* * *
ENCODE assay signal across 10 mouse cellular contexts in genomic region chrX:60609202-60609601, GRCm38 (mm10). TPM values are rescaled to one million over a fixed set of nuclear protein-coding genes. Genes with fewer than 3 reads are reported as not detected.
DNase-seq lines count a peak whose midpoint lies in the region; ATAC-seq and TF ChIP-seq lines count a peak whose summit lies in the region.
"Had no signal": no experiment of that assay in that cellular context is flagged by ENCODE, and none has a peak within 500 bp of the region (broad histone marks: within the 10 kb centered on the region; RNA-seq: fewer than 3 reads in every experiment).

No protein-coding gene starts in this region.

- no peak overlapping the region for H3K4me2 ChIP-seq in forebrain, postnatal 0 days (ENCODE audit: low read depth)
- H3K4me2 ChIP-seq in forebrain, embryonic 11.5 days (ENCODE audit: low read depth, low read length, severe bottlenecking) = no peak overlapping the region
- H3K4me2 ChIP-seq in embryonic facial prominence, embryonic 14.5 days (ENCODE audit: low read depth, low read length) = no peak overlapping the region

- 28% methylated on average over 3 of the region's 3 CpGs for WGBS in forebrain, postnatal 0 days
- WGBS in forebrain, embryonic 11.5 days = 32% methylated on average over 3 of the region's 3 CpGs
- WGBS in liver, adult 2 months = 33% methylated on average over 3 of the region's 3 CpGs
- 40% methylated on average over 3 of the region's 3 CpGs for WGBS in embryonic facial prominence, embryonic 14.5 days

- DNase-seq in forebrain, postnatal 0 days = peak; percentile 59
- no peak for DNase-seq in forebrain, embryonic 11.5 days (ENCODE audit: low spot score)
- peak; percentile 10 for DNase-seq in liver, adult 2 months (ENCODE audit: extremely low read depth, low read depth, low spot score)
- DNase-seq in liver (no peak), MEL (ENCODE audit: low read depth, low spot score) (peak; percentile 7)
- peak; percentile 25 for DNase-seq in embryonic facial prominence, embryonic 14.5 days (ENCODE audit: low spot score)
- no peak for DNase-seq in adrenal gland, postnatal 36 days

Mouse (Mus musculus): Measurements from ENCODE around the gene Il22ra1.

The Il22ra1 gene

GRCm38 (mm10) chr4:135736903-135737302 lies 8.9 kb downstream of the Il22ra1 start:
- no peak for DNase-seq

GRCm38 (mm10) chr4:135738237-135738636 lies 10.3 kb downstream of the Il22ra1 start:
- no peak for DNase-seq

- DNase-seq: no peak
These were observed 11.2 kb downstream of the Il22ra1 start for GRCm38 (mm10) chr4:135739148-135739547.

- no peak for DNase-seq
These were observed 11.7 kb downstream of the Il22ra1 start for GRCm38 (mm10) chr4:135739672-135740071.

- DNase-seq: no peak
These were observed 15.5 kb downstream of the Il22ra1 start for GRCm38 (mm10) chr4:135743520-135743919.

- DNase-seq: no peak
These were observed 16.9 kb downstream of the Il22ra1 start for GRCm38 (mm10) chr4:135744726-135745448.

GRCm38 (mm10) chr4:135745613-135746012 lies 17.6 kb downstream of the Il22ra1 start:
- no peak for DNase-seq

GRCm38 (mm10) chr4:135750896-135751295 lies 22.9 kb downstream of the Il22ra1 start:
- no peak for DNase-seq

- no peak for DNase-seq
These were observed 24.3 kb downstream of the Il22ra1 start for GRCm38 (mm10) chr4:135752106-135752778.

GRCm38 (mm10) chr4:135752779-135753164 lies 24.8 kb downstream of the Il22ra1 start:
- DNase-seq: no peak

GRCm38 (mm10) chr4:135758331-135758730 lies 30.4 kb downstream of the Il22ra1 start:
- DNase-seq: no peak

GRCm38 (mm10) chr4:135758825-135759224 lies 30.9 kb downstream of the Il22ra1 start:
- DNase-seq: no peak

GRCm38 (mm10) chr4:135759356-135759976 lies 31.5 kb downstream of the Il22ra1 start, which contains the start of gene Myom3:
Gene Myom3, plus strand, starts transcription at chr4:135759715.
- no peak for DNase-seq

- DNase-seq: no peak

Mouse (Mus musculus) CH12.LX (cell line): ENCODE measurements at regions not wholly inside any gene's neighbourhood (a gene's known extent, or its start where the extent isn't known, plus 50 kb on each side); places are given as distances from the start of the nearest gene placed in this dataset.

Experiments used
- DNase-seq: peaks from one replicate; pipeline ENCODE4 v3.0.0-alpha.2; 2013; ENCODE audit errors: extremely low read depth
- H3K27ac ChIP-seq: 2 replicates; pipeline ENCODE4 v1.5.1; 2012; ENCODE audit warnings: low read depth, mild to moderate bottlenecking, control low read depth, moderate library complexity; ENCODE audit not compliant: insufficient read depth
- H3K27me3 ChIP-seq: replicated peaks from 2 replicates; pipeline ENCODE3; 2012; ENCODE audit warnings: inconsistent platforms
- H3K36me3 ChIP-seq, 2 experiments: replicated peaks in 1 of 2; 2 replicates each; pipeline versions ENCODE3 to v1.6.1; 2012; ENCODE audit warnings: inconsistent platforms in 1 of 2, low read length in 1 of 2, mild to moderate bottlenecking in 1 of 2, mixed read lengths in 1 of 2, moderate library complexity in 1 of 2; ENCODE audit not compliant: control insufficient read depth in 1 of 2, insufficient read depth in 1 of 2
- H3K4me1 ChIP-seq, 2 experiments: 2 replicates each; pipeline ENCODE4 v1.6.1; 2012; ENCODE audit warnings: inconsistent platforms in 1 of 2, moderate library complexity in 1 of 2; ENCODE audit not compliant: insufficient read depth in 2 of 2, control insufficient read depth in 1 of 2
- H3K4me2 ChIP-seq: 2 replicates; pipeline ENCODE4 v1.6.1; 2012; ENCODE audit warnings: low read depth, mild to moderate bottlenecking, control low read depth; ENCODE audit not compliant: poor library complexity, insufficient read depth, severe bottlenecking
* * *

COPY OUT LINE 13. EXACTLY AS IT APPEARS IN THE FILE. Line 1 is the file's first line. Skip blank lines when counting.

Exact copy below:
- no peak for DNase-seq in forebrain, embryonic 11.5 days (ENCODE audit: low spot score)